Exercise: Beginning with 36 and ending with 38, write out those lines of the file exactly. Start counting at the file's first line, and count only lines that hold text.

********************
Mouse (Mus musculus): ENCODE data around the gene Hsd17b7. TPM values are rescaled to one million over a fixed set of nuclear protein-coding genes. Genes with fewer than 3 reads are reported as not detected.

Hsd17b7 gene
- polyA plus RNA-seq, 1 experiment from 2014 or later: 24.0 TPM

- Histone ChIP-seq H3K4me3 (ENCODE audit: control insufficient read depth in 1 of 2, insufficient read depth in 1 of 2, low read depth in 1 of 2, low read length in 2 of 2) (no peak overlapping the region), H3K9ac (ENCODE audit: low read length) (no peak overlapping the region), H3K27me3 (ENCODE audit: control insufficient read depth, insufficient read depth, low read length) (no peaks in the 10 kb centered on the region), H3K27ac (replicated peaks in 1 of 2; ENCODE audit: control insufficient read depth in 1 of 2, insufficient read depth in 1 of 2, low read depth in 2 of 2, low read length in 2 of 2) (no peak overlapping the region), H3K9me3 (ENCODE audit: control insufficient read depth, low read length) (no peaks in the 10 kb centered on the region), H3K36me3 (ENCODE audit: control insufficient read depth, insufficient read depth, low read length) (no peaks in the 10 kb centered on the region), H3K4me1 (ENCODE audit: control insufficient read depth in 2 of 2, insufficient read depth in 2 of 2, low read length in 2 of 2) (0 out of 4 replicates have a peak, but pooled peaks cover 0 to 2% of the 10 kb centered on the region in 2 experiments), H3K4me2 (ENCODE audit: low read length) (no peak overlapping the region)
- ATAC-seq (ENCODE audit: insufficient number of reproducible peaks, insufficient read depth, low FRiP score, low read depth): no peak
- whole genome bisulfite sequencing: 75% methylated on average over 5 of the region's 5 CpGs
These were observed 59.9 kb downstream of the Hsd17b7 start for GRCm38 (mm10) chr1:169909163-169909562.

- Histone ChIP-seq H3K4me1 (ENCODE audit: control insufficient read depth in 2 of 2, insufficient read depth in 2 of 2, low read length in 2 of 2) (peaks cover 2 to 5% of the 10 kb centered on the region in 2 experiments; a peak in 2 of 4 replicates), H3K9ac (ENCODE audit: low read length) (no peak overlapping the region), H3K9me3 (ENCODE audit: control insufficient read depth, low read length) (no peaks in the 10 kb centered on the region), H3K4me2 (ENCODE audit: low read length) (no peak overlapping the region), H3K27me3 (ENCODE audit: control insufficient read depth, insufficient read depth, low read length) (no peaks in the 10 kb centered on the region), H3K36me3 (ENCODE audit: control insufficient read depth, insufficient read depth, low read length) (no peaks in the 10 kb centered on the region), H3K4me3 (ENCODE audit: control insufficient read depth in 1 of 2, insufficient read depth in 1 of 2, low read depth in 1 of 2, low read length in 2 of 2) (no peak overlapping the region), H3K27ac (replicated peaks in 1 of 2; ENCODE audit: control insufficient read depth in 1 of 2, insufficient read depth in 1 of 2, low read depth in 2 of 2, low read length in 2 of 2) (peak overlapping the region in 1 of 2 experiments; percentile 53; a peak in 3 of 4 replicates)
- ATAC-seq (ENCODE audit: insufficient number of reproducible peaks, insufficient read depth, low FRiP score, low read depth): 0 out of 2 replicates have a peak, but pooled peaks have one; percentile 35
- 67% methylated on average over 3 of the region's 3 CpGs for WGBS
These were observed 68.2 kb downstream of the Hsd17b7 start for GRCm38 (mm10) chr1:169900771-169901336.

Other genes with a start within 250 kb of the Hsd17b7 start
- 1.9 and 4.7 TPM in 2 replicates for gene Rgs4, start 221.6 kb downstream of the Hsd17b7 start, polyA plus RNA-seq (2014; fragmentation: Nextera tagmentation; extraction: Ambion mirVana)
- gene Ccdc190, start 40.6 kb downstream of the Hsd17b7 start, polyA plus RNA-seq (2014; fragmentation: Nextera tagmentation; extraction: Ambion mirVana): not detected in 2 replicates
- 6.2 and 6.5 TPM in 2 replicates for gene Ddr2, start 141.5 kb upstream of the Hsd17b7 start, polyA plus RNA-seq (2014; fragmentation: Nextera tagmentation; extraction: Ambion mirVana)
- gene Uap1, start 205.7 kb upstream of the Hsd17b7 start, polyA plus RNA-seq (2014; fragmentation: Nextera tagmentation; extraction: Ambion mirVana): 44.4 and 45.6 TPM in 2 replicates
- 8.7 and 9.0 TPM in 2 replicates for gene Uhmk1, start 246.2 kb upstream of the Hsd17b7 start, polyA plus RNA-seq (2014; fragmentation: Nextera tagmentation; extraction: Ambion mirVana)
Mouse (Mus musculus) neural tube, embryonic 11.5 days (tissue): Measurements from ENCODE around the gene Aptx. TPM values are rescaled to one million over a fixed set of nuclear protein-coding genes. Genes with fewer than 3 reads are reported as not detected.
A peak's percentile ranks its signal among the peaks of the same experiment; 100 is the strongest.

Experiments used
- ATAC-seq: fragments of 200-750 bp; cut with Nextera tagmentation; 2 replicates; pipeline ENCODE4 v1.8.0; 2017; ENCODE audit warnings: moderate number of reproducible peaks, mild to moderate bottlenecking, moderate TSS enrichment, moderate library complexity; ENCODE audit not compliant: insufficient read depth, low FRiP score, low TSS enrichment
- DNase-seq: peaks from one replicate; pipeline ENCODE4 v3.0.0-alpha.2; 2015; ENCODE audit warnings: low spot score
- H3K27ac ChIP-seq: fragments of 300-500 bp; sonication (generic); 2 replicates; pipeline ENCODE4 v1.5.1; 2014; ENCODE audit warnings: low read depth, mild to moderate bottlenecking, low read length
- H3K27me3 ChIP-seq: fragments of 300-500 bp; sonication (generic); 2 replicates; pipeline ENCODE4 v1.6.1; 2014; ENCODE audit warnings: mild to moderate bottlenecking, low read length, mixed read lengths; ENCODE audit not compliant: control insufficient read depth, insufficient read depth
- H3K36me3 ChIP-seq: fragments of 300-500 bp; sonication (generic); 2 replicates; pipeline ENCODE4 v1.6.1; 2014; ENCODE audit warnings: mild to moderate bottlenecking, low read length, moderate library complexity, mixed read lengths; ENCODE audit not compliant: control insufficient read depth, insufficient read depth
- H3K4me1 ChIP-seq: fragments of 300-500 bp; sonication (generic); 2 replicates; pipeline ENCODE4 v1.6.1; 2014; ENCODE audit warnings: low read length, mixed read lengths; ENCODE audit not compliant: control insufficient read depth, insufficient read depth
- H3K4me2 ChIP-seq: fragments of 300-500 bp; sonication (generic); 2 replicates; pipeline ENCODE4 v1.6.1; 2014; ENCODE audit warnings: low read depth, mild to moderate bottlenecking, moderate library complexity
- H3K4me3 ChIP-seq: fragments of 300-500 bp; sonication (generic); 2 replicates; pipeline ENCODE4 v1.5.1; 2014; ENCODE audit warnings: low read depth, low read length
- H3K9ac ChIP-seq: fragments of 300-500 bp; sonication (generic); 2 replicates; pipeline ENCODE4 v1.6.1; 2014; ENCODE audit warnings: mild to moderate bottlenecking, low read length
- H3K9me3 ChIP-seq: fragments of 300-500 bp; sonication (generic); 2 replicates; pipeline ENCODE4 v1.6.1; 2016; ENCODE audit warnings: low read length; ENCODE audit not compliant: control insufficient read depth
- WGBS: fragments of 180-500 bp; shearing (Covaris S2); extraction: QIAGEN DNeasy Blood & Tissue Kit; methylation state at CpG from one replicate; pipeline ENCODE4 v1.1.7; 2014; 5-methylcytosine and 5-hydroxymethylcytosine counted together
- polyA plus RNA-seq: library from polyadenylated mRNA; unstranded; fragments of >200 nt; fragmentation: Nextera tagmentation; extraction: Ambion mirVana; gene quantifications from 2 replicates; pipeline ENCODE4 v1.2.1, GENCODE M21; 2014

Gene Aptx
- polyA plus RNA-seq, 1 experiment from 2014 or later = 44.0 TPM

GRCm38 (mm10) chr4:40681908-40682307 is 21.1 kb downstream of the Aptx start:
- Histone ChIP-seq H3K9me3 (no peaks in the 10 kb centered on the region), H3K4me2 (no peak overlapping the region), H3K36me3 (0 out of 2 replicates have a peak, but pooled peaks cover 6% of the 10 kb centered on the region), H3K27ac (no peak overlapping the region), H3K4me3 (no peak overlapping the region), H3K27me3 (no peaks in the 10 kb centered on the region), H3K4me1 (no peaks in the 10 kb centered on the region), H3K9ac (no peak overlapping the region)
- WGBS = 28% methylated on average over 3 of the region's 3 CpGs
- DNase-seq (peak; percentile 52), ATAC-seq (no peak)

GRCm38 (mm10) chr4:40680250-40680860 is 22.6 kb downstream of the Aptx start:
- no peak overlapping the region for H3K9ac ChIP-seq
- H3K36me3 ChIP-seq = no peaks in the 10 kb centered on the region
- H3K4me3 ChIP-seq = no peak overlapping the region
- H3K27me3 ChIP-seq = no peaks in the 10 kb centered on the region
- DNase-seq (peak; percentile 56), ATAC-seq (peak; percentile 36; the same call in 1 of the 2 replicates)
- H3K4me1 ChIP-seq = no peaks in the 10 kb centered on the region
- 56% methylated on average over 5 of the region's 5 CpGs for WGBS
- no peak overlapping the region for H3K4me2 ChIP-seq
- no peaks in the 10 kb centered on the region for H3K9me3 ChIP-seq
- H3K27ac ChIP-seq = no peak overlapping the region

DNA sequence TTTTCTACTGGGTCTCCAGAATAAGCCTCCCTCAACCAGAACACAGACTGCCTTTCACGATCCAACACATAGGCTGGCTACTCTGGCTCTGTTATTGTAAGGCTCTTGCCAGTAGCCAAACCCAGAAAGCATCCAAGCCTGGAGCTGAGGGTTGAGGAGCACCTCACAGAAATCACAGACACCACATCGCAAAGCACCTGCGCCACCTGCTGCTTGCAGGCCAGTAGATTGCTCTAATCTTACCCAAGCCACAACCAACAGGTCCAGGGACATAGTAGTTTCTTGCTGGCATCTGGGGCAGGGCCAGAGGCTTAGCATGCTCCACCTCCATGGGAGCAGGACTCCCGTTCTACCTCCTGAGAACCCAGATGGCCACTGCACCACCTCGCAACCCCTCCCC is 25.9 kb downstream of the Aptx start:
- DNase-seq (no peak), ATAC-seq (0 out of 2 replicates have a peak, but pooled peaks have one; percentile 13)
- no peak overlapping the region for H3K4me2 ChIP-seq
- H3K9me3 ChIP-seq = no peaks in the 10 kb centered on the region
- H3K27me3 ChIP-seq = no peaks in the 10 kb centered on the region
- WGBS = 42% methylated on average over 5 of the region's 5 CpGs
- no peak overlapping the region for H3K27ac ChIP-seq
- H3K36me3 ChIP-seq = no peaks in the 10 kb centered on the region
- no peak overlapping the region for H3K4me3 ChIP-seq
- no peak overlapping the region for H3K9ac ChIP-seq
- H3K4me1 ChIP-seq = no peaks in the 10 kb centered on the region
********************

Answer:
- Histone ChIP-seq H3K9me3 (no peaks in the 10 kb centered on the region), H3K4me2 (no peak overlapping the region), H3K36me3 (0 out of 2 replicates have a peak, but pooled peaks cover 6% of the 10 kb centered on the region), H3K27ac (no peak overlapping the region), H3K4me3 (no peak overlapping the region), H3K27me3 (no peaks in the 10 kb centered on the region), H3K4me1 (no peaks in the 10 kb centered on the region), H3K9ac (no peak overlapping the region)
- WGBS = 28% methylated on average over 3 of the region's 3 CpGs
- DNase-seq (peak; percentile 52), ATAC-seq (no peak)